In this paper we present the first experiences with a prototype model-based decision support tool known as the "route planner for gas transport". The route planner is an online tool that advises dispatchers on how to minimise operational costs while maintaining security of supply. The tool consists of a reduced network model of the Dutch gas transport network that can be loaded with actual network configuration and flow forecasts for upcoming 24 hours. The output is the cost optimal use of compression, gas blending including nitrogen ballasting and supply flexibility for network balancing. In short, the route planner finds the most cost effective route through the transport network to meet end-user demand for the upcoming day. The basic concept was presented at the PSIG 2009 [1], with the focus on demonstrating the "apparent intelligence" of the optimizer core when facing decision dilemma's. This study was for a subsection of the network only. Since then practical experiences have been gained with the complete prototype system and for the entire network, namely: The prototype has demonstrated to be able to maintain its "apparent intelligence" even for a five times more complex network, creating plans with a milar feel to them as those made by dispatchers. Dedicated routines for the automatic calibration of the reduced network models were found to be essential for operating the tool in a real life environment and for gaining trust in its advice. Modelling the blending stations and nitrogen ballasting during the low flow situations in summer proved to be more challenging then the modelling of the compressor stations during the winter. The tests demonstrated that the main task of the route planner is to provide strategic advice on the use of stations, rather then providing detailed set points for a particular station. This illustrates once more that the route planner is intended to work intimately together with a simulator, rather then replacing it. In this paper we will briefly re-introduce the concept, present the key findings of the replay tests. We will also introduce a potential spin-off application that might be of interest for gas transport companies in general. In principle it is rather straight forward for the route planner to rerun past and future cases with various levels of safety margins, thus creating insight in the cost impact of the various operational margins.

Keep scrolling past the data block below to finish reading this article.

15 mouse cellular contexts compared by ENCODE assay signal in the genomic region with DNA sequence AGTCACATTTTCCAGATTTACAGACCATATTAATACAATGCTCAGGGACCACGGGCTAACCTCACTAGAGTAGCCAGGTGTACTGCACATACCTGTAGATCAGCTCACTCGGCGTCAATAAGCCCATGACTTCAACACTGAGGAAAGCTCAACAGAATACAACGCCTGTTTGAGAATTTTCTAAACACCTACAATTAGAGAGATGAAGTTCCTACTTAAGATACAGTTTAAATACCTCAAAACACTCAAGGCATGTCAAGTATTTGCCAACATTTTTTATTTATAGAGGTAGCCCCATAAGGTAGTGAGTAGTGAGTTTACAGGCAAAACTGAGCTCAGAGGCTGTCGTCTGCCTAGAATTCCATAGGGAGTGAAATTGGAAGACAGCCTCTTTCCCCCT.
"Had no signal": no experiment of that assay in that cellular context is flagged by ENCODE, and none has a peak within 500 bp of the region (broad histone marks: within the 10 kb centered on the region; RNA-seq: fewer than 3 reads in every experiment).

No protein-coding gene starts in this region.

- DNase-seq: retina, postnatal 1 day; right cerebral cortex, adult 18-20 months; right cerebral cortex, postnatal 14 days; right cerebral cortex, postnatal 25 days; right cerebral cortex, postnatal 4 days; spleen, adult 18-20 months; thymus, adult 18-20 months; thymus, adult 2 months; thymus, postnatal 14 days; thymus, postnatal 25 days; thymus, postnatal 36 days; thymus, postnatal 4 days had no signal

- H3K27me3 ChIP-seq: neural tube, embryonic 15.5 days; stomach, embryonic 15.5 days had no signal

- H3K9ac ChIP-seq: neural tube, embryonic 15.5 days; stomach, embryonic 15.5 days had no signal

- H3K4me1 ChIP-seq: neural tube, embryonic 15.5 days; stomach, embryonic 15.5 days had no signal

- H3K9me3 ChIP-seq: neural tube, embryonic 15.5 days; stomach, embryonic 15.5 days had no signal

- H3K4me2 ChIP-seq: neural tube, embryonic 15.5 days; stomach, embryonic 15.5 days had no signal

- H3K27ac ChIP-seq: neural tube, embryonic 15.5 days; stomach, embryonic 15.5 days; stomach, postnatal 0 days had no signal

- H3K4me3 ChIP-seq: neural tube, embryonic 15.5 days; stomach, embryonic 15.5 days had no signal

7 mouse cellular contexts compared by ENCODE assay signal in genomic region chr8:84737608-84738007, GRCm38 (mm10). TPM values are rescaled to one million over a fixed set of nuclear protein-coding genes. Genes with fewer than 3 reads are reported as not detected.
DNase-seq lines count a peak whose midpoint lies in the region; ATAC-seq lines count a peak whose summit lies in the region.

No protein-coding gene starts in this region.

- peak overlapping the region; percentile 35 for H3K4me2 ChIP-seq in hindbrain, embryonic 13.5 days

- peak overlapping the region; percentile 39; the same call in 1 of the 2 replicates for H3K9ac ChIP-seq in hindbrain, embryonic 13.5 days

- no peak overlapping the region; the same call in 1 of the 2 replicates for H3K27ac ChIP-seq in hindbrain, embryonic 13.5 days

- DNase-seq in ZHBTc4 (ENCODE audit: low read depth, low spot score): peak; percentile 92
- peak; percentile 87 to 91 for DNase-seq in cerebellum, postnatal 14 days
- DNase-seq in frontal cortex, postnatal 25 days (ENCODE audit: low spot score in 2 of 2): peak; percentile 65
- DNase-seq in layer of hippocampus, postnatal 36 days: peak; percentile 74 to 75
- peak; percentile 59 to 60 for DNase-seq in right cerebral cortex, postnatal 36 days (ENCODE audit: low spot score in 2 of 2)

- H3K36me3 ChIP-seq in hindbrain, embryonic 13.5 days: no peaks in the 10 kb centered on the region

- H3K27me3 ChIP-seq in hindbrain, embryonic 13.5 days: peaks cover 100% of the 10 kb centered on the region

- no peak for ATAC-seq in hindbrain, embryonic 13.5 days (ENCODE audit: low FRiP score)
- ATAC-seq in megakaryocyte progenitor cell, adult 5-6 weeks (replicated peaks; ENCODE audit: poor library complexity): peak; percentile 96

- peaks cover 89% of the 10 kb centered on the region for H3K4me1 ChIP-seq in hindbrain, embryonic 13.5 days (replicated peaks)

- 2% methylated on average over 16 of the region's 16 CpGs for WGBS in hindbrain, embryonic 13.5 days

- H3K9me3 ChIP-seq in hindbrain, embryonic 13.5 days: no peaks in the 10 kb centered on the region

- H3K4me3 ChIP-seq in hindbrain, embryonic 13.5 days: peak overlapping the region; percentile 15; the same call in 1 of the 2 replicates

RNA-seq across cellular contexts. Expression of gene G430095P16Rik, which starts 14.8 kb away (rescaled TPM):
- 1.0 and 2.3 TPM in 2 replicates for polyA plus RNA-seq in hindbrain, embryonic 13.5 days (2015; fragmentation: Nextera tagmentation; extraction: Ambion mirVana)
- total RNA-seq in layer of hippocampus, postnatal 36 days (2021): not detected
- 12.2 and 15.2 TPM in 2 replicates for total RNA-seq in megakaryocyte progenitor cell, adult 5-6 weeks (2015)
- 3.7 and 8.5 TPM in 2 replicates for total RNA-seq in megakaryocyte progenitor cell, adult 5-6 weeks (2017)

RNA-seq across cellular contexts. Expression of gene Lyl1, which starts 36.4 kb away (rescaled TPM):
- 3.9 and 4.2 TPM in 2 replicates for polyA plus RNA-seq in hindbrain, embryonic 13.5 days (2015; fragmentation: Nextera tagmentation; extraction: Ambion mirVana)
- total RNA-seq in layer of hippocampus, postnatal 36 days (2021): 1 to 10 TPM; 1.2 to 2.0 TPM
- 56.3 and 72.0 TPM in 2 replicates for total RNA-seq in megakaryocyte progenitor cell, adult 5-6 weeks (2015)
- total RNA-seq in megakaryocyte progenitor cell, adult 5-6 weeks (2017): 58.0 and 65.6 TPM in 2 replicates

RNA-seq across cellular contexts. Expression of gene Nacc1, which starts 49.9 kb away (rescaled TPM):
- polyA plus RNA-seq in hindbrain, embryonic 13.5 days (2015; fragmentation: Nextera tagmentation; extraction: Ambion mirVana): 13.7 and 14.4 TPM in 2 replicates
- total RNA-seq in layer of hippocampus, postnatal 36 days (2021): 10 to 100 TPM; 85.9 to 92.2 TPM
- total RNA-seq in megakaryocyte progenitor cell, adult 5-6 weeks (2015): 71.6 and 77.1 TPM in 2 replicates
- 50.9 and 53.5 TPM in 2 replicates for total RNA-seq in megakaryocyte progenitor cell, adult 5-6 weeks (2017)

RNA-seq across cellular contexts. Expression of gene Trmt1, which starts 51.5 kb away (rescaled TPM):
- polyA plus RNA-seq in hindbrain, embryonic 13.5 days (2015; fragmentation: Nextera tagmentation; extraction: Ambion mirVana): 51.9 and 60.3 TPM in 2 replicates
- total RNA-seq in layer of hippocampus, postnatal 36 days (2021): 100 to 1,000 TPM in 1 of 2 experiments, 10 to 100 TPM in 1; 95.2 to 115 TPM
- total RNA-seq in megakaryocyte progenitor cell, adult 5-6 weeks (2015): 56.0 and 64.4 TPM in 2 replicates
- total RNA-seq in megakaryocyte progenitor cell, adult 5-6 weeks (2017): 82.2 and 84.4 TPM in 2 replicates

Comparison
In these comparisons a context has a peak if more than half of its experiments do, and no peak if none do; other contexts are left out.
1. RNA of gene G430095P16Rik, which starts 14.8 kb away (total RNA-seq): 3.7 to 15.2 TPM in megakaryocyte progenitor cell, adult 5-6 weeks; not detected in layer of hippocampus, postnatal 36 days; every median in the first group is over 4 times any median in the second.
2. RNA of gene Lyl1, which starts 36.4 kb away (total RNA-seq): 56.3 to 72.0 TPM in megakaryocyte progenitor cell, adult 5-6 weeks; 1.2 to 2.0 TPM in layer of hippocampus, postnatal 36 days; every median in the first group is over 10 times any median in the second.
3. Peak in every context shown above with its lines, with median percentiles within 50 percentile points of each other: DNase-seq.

With the unbundling of the integrated company Gasunie in 2005 in the trading company GasTerra and the transport company Gasunie. The operator of the Gasunie network is Gas Transport Services (GTS). With the unbundling the day-to-day gas dispatching process has become considerably more complex. The network is now open to a much larger number of shippers and gas brought into the network can be traded on the TTF spot market. In the mean time indigenous supply flexibility has decreased, new pipelines, LNG terminals, storages come on-line and energy prices have doubled.

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